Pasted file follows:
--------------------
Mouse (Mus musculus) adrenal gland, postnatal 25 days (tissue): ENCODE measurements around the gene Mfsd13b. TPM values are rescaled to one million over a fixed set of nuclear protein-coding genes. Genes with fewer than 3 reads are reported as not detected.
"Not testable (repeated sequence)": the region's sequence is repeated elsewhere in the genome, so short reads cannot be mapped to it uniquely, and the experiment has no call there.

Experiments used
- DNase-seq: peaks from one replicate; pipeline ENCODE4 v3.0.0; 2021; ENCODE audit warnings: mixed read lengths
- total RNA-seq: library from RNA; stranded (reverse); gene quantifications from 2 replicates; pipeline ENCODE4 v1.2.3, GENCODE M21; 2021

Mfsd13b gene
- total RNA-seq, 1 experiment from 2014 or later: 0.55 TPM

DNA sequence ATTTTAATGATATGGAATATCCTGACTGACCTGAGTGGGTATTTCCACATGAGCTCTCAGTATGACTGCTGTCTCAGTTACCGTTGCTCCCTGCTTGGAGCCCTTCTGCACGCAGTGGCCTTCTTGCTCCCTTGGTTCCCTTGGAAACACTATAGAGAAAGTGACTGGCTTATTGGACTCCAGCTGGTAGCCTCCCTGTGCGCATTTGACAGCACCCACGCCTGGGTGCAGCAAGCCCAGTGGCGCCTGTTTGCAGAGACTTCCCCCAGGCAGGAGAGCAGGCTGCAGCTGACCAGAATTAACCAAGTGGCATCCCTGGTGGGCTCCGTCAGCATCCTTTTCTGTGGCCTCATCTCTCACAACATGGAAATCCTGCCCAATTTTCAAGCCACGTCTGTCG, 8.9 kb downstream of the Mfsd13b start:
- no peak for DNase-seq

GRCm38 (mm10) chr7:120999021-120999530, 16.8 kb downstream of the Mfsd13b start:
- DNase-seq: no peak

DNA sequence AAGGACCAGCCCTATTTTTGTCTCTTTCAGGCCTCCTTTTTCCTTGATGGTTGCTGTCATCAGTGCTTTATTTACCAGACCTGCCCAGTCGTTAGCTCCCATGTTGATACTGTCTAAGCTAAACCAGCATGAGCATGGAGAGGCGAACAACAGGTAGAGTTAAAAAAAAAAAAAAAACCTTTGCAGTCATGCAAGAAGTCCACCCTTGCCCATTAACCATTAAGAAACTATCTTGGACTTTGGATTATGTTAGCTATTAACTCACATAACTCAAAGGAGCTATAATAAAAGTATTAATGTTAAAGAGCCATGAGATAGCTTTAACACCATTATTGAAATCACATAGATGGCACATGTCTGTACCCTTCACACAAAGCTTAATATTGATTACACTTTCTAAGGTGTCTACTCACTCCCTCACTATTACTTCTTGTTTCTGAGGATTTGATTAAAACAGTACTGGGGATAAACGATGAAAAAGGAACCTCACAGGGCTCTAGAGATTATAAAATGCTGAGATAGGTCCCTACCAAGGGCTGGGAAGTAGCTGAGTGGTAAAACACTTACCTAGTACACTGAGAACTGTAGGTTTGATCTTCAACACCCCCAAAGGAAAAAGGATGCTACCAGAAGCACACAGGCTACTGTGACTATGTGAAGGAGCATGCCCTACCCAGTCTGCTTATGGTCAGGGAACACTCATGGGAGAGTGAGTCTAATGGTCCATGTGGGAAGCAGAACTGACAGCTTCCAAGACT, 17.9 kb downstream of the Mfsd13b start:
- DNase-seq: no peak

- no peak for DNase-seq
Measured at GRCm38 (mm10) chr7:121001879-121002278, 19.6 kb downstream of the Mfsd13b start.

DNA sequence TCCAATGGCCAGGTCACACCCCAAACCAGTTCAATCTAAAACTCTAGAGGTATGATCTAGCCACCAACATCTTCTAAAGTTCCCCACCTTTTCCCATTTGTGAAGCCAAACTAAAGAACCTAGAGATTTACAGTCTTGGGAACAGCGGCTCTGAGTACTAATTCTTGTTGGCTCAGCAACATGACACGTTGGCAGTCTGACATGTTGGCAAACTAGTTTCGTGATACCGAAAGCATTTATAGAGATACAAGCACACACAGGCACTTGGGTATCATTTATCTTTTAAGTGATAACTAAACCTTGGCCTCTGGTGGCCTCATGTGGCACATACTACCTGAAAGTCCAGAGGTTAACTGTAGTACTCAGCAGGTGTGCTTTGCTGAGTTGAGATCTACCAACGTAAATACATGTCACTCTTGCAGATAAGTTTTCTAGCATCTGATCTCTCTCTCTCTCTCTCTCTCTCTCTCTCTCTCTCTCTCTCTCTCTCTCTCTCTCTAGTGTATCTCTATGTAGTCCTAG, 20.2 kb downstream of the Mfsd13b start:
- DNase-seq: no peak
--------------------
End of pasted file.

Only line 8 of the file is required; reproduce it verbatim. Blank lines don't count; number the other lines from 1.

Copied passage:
DNA sequence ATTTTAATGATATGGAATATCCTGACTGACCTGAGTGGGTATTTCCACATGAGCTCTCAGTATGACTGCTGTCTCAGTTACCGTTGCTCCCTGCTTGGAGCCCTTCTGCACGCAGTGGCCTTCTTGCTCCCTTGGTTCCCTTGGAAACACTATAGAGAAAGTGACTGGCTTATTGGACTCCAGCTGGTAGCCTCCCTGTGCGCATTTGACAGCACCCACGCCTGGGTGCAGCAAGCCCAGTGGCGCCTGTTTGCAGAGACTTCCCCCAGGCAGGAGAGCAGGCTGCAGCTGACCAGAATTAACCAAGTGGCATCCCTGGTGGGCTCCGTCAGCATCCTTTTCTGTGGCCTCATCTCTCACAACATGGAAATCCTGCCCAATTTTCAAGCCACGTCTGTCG, 8.9 kb downstream of the Mfsd13b start: